The first one was basically because I thought a milk with more fat would just give the pie a little boost, texturally speaking, which it did. As for the second, well about mid-year, I found a recipe for a cornbread crust in this book that I just loved and have been using as much as I possibly can ever since. I thought this pie would be the perfect opportunity.

pie crust perfection.

pie crust perfection.

I topped it with a homemade cinnamon whipped cream (which was enthusiastically taste-tested by my boyfriend, who’s always willing to help out in these situations). Once we were sure it passed the test (it took multiple tastes – we just HAD to be sure it was good), I piped it on the pie, packed the whole thing up, and brought it to Thanksgiving dinner at my parents’ house, where it was devoured by all.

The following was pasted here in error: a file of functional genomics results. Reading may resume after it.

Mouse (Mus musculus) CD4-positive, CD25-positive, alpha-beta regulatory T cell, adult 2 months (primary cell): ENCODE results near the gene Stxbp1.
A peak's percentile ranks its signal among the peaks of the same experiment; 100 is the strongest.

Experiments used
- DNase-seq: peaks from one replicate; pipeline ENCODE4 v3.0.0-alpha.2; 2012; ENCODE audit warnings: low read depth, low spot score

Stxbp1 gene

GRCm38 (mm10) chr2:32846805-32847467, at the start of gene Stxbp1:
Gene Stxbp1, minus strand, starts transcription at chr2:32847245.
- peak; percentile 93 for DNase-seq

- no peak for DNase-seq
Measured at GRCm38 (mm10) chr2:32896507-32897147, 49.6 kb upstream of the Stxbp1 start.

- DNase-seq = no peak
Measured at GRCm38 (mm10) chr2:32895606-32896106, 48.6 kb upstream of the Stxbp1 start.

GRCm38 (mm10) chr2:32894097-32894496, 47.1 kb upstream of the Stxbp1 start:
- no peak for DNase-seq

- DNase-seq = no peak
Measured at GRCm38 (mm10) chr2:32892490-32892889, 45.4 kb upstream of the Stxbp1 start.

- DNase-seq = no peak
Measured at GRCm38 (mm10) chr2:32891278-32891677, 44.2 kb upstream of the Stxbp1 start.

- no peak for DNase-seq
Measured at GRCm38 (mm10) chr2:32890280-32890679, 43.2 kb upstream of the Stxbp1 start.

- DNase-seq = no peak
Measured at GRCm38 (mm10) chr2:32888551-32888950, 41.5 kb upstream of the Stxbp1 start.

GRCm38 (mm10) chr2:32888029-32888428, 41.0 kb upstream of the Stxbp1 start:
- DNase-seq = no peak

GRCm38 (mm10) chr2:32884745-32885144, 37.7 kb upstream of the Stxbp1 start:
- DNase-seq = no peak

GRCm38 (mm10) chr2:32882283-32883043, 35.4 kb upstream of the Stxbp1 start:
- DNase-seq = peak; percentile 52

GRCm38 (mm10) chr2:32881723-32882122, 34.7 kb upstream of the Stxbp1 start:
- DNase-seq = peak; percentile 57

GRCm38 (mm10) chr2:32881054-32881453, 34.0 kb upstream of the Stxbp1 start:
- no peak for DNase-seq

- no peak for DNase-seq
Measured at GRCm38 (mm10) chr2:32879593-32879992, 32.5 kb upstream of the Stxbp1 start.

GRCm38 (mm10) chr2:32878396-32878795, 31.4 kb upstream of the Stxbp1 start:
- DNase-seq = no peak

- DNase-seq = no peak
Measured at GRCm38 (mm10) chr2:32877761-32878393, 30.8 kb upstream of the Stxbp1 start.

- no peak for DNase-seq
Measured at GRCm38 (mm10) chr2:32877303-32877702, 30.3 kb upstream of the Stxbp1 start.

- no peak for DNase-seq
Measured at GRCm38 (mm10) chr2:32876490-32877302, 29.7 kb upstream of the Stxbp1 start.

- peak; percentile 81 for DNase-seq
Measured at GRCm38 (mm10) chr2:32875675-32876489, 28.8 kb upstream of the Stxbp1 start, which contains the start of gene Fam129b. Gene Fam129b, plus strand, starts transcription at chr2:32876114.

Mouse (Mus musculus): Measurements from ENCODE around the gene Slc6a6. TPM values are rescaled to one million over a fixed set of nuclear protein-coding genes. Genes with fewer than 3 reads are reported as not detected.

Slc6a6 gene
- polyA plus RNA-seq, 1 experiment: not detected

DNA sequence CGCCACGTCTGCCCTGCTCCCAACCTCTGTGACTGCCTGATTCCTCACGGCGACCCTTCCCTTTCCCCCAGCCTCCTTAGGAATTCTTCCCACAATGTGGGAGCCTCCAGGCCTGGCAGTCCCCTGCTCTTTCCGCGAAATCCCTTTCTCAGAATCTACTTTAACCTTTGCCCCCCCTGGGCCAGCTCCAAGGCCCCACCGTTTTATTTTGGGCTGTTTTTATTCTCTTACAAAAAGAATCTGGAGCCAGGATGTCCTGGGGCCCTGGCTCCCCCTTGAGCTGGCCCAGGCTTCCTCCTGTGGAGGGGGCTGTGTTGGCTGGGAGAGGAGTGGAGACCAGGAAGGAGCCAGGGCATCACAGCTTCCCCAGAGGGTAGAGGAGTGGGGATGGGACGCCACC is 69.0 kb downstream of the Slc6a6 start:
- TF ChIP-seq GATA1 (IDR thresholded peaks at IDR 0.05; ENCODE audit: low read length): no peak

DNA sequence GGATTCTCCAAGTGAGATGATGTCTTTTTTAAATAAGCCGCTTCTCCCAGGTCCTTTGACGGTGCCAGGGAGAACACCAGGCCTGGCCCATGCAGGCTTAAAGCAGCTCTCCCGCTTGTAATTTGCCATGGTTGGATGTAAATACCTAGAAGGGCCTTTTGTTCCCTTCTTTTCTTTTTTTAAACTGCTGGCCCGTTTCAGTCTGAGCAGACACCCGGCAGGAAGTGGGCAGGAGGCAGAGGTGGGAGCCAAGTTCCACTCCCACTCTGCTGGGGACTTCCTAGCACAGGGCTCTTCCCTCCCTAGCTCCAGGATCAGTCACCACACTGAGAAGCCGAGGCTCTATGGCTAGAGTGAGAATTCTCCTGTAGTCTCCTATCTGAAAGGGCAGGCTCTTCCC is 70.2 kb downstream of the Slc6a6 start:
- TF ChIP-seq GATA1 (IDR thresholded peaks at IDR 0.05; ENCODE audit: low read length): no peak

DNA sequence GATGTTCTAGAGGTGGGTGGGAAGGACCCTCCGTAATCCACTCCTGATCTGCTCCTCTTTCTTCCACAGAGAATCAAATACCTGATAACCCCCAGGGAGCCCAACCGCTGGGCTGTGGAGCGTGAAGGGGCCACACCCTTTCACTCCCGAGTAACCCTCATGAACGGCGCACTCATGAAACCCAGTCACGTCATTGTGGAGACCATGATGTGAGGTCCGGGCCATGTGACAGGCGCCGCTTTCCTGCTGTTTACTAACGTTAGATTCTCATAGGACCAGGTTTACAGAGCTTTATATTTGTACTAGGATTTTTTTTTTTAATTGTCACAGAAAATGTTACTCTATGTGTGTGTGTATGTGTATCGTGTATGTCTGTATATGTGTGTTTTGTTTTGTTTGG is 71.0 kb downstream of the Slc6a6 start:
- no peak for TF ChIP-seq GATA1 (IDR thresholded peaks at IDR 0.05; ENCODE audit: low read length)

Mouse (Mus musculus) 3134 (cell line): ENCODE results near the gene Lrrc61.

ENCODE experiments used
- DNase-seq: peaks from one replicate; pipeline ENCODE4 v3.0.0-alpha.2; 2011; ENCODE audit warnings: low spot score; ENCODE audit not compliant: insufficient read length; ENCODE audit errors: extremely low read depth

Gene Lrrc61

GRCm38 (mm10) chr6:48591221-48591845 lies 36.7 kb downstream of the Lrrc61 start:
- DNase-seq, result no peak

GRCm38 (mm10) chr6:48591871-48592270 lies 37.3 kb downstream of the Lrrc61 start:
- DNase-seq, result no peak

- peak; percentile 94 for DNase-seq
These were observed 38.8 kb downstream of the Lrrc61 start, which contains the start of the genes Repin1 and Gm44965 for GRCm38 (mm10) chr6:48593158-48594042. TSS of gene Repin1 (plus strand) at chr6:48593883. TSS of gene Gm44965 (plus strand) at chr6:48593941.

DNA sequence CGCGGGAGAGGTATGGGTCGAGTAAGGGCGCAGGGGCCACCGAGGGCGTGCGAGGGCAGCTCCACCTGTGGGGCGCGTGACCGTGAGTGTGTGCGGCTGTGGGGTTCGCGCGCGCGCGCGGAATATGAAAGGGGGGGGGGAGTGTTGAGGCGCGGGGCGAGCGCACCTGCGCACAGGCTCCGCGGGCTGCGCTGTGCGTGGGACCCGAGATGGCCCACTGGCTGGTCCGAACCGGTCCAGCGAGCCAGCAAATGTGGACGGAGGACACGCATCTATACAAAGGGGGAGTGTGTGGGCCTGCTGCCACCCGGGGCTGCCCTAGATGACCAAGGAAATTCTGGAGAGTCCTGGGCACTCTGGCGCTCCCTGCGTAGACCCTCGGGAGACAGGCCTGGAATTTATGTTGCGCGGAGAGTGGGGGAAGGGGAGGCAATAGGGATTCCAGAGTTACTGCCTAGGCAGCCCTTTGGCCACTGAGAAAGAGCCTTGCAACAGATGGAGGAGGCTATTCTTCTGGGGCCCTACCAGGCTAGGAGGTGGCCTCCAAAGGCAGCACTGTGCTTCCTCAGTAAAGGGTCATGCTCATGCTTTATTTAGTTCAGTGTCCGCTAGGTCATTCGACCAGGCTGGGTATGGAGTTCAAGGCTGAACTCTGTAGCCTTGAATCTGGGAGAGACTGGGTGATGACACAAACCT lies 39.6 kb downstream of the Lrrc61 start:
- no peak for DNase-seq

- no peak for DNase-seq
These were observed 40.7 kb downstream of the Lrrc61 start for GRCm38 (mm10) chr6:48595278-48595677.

just before the carnage.

just before the carnage.

Stayed tuned ’til next year, for the release of version 3.0!

Recipe: Madeira Cake with Lemon Whipped Cream.


Up until last week, I had no idea what a Madeira Cake even was. I was going through some old magazines, and happened to stumble across the recipe for it in an issue of Cake Craft and Decoration from February of 2012. If you are unfamiliar with this magazine, it’s based out of the UK, and as such the recipes are geared more towards someone doing their baking there. However, this recipe sounded pretty good, and after reading about what a Madeira Cake actually was (a dense sponge cake – close to a pound cake in consistency, usually eaten with tea or sometimes for breakfast), I decided this would be my next project. Truth be told, I think what really excited me was the fact that it called for caster sugar, and I had specifically purchased a bag when I was last in the UK just so I could experiment with it, and finally here was my big chance.